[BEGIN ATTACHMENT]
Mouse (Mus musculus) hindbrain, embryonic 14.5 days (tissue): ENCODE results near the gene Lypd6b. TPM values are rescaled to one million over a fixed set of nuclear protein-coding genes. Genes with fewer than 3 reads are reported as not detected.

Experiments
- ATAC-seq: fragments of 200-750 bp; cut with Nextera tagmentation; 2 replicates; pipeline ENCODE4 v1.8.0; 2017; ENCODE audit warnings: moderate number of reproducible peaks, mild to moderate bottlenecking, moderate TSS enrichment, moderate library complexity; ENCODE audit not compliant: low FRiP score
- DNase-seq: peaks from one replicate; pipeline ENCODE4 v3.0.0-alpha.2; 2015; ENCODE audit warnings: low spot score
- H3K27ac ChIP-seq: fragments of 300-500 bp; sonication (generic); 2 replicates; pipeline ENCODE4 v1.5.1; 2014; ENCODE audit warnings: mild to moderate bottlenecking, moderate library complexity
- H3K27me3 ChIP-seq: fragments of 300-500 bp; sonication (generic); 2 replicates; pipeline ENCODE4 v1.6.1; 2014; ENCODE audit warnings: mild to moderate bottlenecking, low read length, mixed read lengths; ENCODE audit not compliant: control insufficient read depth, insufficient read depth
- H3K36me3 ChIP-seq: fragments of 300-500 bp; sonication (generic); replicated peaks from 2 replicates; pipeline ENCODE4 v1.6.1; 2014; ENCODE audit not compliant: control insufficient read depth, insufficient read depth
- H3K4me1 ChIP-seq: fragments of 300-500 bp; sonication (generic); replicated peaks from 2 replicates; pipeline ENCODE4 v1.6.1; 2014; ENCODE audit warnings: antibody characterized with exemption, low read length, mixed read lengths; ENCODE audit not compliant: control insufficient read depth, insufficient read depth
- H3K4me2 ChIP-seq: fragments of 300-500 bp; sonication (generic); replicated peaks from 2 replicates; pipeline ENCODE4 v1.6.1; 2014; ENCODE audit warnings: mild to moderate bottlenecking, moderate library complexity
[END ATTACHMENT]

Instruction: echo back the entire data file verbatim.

Mouse (Mus musculus) hindbrain, embryonic 14.5 days (tissue): ENCODE results near the gene Lypd6b. TPM values are rescaled to one million over a fixed set of nuclear protein-coding genes. Genes with fewer than 3 reads are reported as not detected.

Experiments
- ATAC-seq: fragments of 200-750 bp; cut with Nextera tagmentation; 2 replicates; pipeline ENCODE4 v1.8.0; 2017; ENCODE audit warnings: moderate number of reproducible peaks, mild to moderate bottlenecking, moderate TSS enrichment, moderate library complexity; ENCODE audit not compliant: low FRiP score
- DNase-seq: peaks from one replicate; pipeline ENCODE4 v3.0.0-alpha.2; 2015; ENCODE audit warnings: low spot score
- H3K27ac ChIP-seq: fragments of 300-500 bp; sonication (generic); 2 replicates; pipeline ENCODE4 v1.5.1; 2014; ENCODE audit warnings: mild to moderate bottlenecking, moderate library complexity
- H3K27me3 ChIP-seq: fragments of 300-500 bp; sonication (generic); 2 replicates; pipeline ENCODE4 v1.6.1; 2014; ENCODE audit warnings: mild to moderate bottlenecking, low read length, mixed read lengths; ENCODE audit not compliant: control insufficient read depth, insufficient read depth
- H3K36me3 ChIP-seq: fragments of 300-500 bp; sonication (generic); replicated peaks from 2 replicates; pipeline ENCODE4 v1.6.1; 2014; ENCODE audit not compliant: control insufficient read depth, insufficient read depth
- H3K4me1 ChIP-seq: fragments of 300-500 bp; sonication (generic); replicated peaks from 2 replicates; pipeline ENCODE4 v1.6.1; 2014; ENCODE audit warnings: antibody characterized with exemption, low read length, mixed read lengths; ENCODE audit not compliant: control insufficient read depth, insufficient read depth
- H3K4me2 ChIP-seq: fragments of 300-500 bp; sonication (generic); replicated peaks from 2 replicates; pipeline ENCODE4 v1.6.1; 2014; ENCODE audit warnings: mild to moderate bottlenecking, moderate library complexity